App That Lets Kids Talk To Santa Claus Propositions 8-Year-Old Girl

A free app that purports to let children text and call Santa Claus is under fire for messages that propositioned a little girl.

Last Thursday, Ashley Adams and Justin Bell's 8-year-old daughter asked to download an iPhone app, "Santa Call & Text You." The app shows a cheerful Santa winking at the camera, and allows children to text, call or video chat with St. Nick.

"Only me, and her dad and a few other people know the password for her to download any type of apps or anything," Adams told the Gaston Gazette. "She wanted to download this Santa app because she wanted to talk to Santa. [Bell] was sitting right beside her and she was so excited to show the responses."

But after the little girl sent "Santa" a text to say "Hi," the app replied with "What are you wearing?"

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The app claimed to let children chat or call Santa, as well as download Christmas-themed emoji and stickers. Getty

At that point, Bell took the phone and asked why the app would ask such a question. He also called the police, who came over and helped Bell continue the conversation with the app.

Though many of "Santa's" responses were generic or garbled, it later asked "how old are you." Bell replied "8," and the app said, "You are too old for me."

The experience with the app dampened the little girl's enthusiasm for Christmas, and according to her mother, she is now afraid of Santa Claus.

"I feel like my daughter was violated because she didn't understand why Santa wanted to know what she was wearing," Adams told WGHP.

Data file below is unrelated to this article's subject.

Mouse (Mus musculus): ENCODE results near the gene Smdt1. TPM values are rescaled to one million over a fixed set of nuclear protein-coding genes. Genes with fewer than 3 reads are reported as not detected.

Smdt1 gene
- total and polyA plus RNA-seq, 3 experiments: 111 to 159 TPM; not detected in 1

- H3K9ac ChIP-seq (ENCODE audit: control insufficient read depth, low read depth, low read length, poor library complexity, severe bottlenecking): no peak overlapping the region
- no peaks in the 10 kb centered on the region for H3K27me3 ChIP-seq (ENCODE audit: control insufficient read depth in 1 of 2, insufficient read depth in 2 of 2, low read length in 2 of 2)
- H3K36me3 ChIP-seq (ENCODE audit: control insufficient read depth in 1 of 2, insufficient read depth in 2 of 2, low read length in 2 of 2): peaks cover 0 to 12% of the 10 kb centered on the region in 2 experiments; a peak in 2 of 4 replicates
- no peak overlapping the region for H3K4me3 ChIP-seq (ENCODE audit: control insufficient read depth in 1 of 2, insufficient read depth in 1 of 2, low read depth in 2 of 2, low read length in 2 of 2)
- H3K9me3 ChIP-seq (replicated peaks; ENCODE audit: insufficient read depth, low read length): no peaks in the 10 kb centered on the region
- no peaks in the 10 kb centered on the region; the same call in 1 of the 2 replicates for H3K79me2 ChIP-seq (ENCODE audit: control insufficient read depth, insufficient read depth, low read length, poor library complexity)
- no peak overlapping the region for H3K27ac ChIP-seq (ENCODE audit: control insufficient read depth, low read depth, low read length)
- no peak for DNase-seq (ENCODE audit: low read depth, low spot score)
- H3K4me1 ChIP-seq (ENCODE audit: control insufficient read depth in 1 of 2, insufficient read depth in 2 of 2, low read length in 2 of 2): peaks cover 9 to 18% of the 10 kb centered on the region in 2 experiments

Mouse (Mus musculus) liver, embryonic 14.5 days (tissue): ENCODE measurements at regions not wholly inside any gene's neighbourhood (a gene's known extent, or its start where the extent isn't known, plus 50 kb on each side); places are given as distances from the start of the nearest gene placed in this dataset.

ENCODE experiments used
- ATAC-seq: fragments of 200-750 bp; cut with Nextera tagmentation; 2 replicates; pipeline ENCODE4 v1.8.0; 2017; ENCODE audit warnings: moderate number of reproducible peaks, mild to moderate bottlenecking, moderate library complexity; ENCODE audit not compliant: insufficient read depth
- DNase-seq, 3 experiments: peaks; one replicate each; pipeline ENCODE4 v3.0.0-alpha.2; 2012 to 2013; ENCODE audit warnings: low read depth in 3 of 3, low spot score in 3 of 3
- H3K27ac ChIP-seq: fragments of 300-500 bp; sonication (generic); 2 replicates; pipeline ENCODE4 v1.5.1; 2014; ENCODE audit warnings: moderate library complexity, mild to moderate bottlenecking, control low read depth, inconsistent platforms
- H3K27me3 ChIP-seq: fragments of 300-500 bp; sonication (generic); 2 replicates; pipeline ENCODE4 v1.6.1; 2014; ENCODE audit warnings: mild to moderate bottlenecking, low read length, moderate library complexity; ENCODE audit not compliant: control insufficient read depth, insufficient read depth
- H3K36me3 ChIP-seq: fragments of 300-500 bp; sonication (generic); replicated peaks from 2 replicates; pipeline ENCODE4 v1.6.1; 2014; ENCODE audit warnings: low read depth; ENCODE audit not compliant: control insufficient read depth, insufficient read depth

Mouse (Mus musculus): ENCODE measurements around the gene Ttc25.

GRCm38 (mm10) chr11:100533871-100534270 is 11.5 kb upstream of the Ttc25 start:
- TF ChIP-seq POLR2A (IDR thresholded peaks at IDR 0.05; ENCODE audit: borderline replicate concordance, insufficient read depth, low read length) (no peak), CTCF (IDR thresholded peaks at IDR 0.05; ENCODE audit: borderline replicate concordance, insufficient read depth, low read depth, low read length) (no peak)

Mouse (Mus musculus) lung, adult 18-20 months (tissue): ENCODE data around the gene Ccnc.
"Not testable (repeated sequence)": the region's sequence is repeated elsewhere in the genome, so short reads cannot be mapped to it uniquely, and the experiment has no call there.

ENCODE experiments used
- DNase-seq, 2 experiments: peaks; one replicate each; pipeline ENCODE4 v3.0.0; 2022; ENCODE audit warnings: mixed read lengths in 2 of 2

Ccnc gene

Reviews for the app say that the interactions with "Santa" are wholly automated by a bot, though Adams believes a human could be at the other end. Neither Apple nor the app's developer, Nguyen Thao, have commented about the incident.

Though it's unclear whether or not it was a human at the other end of the app asking inappropriate questions, it's possible for it to be a bot gone wrong. Many "chatbots" are built with rudimentary AI, allowing the bot to expand its pool of possible responses. Cleverbot, launched in 1997, was one of the first of these programs.

However, if the app has this rudimentary AI, it's possible for malevolent users to send objectionable messages to "teach" the bot to ask those types of questions.

One such incident happened in 2016, when Microsoft released a Twitter bot called Tay. Tay was intended to learn how to interact with people, but humans sent sexist and racist comments to the bot. Without any safeguards in place, the bot started spewing hate — and Microsoft had to shut down Tay within a day.